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Commentary: Holes in the Heritage Conservation Wall
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By Yeo Kang Shua and Terence Chong (First published in TODAY, 11 July 2013

Walls are prodigious metaphors. More than just physical barriers, they also signify security, privacy or exclusivity. Majestic examples like the Great Wall of China and Hadrian’s Wall are symbols of defence to keep the enemy out, while others like the Berlin Wall were icons of containment to keep people in. In short, walls have social meaning.


A more local wall hit the headlines recently. Two weeks ago, it was reported in the media that part of the boundary walls around CHIJMES was to be torn down as part of a S$45-million facelift for CHIJMES. The reports cited eight changes to be made, including the lowering of the boundary walls along Victoria Street and the puncturing of new entrances in the wall. Part of the cloister wall would reportedly be removed and the space fitted with grilles.

This announcement raises three important issues that bear public discussion.

Can a national monument like CHIJMES retain its social meaning when its architectural integrity is compromised?

In keeping with its original religious function, CHIJMES was designed as a cloister or enclosure to seclude the inside from the outside for a quiet and tranquil space. Crucial to the cloister design is the wall enclosure around the former chapel and school, which serves to separate the sacred from the mundane.

However, the proposed lowering of the boundary wall to 80cm of its original height and the installation of metal grilles will destroy the cloister’s raison d’etre by increasing the “visual porosity” from Victoria Street to the inside. Although physical segregation is retained, the essence of a cloister is lost.

As for the “new entrances” that will be created, whether these erode the concept of the cloister will depend on the size of the openings as well as their design.  Meanwhile, the bigger question remains — do we really need to have porosity along Victoria Street where pedestrian traffic is low?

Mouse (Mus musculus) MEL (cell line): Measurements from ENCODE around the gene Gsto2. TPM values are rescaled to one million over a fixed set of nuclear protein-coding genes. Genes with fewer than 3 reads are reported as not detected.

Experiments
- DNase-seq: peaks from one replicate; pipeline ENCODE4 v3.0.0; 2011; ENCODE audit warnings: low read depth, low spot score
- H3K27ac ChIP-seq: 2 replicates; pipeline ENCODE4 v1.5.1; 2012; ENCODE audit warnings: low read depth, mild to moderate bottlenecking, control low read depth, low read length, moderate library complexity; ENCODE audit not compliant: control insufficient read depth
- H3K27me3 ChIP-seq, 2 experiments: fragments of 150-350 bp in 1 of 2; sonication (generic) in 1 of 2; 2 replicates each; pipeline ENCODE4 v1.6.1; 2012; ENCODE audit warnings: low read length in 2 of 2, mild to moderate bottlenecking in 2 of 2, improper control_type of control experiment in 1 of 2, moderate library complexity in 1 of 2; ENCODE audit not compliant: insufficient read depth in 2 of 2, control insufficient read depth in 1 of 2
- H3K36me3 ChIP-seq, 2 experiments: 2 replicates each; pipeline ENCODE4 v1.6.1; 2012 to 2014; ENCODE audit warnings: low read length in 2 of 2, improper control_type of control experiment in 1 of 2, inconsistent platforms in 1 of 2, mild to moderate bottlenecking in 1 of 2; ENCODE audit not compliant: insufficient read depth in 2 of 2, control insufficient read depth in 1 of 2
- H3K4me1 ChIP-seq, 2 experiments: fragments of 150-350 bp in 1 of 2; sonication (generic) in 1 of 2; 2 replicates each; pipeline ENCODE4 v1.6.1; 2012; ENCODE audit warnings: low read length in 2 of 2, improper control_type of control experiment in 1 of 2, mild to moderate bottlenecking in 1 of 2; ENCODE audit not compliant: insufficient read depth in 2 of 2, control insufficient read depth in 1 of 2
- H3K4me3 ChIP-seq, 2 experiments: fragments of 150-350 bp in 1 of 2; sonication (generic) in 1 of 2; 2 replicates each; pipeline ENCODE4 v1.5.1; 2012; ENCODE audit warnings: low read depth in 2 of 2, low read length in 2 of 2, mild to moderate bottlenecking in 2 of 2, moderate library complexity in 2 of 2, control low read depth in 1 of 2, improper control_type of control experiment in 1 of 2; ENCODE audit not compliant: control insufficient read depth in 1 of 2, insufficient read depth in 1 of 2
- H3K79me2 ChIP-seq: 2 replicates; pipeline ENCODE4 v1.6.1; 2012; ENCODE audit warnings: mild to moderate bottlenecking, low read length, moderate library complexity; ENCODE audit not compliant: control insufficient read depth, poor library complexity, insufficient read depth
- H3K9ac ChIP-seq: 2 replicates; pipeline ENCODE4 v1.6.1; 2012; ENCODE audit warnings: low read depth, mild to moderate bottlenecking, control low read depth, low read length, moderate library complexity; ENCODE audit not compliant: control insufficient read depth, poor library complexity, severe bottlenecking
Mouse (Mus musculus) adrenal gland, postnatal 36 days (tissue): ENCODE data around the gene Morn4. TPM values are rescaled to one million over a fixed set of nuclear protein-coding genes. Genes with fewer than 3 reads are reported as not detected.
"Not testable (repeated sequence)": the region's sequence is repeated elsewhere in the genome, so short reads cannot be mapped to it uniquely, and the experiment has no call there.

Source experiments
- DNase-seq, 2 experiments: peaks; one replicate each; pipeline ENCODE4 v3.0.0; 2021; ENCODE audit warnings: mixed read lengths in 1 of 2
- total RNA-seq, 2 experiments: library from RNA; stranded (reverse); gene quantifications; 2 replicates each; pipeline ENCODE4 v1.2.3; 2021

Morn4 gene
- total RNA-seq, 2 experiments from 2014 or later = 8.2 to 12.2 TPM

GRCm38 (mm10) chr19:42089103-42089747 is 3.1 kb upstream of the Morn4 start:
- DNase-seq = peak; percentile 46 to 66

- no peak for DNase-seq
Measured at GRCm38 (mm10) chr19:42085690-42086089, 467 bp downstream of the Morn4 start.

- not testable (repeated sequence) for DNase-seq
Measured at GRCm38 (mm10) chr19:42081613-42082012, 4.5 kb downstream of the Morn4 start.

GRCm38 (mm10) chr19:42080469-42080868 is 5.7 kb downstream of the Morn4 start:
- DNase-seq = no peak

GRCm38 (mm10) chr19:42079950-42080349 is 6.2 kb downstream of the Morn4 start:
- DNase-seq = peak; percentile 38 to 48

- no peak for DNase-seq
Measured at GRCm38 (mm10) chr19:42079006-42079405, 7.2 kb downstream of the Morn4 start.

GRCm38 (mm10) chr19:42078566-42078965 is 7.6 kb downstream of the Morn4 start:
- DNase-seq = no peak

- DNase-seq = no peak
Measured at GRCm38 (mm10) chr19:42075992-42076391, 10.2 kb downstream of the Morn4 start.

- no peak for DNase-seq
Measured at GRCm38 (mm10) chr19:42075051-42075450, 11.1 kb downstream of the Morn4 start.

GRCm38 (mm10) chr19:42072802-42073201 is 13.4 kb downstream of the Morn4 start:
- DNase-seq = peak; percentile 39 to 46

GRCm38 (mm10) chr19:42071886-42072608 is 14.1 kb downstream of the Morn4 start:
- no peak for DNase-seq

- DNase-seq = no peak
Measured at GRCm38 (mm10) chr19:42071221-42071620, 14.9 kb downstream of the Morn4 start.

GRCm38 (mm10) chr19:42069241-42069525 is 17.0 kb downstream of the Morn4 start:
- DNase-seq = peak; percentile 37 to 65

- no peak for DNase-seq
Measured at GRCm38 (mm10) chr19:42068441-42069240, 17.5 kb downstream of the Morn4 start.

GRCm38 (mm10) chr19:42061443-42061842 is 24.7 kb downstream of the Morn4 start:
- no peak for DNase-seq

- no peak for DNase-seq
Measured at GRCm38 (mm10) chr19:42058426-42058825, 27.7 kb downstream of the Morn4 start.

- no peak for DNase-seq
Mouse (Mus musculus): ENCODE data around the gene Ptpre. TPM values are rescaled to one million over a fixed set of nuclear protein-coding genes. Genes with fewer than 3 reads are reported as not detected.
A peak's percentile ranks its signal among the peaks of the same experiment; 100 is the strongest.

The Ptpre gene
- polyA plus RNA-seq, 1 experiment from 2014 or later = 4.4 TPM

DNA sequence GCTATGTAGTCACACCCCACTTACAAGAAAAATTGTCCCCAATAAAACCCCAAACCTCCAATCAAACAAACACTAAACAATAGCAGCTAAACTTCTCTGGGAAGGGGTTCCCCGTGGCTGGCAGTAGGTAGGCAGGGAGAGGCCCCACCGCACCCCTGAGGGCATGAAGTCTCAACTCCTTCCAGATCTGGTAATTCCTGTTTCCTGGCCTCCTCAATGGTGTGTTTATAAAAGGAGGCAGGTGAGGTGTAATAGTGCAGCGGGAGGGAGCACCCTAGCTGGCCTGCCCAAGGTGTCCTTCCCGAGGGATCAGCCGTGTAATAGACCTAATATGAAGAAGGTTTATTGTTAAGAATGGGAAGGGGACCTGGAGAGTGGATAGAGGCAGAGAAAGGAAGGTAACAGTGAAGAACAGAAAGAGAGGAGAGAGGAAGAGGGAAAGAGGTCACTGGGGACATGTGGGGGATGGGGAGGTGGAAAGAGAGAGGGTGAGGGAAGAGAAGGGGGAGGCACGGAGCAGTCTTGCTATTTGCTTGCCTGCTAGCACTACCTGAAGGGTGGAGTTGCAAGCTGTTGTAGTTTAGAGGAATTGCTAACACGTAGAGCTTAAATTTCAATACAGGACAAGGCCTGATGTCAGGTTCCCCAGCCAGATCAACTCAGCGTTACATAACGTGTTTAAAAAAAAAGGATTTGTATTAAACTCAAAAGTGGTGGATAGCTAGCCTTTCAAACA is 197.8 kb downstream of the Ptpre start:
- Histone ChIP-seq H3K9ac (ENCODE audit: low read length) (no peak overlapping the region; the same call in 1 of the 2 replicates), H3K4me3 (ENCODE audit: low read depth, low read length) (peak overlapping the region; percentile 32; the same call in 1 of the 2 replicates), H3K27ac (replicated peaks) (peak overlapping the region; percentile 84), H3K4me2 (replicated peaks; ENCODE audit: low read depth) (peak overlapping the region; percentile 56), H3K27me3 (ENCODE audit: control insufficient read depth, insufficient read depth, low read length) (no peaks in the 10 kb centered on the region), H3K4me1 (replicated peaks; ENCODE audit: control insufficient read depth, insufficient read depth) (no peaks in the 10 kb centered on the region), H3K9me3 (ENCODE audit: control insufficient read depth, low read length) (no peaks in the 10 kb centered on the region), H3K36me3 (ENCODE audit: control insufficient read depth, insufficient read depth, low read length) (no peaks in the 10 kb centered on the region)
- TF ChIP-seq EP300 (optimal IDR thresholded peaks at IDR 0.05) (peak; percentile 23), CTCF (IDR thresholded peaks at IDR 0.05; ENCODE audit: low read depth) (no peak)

Unfortunately, the removal of boundary walls from local heritage sites is not new. Other precedents include the National Museum of Singapore, Old Parliament House and the Malay Heritage Centre.

While pedestrian connectivity and site porosity were similarly cited reasons, unlike CHIJMES, the architectural integrity of these three examples was not seriously affected.



The second issue at stake is the role of the authorities in heritage matters.

CHIJMES is a national heritage site governed by two authorities. The Chapel and Caldwell House are gazetted as national monuments and come under the Preservation of Monuments Board, while the rest of CHIJMES comes under the Urban Redevelopment Authority (URA) as a conservation site.

It is assumed that CHIJMES’ architecture and setting, a reflection of our nation’s past, warrants its stature as a national monument and conservation site.

URA has done a good job conserving old heritage buildings, with more than 7,000 gazetted buildings around the island coming under its protection. However, more can be done.

For example, has there been any serious attempt to take advantage of CHIJMES’s history in marketing the site as an urban oasis within a busy city centre? Is the need for visual connectivity and porosity from Victoria Street driven purely by commercial interest? If so, where do we draw the line between commercial and heritage interests?

Such questions will become increasingly important as we look for commercially sustainable ways to preserve heritage buildings. In giving these older buildings a new lease of life, it will be crucial to strike a balance between the maximisation of commercial interests and their historical identities.

Exactly where this balance lies will vary from case to case, building to building, thus making it fruitful to have ongoing dialogue and compromise between the relevant stakeholders, such as building owners, heritage experts, government, and business interests.



Thirdly, the CHIJMES boundary wall issue plugs into the wider debate over the upkeep and maintenance of our national monuments.

In April, when the Cenotaph was vandalised with spray paint, we were rightly outraged. It was a straightforward case of gross disrespect.

However, defacement comes in many forms. The media reports note plans to remove the cobblestone floor of CHIJMES and to raise the colonnade roof. These are permanent changes which will, collectively, change the identity and character of the space. And unlike spray paint, changes to building structures cannot be easily erased.

It is no longer enough not to knock down old buildings. The key architectural characteristics of buildings have to be conserved if we are serious about heritage. This will take commitment and political will.

For a nation constantly in search of its identity, it will be well worth the effort.

Yeo Kang Shua and Terence Chong are Executive Committee members of the Singapore Heritage Society. This commentary was first published in TODAY, 11 July 2013.

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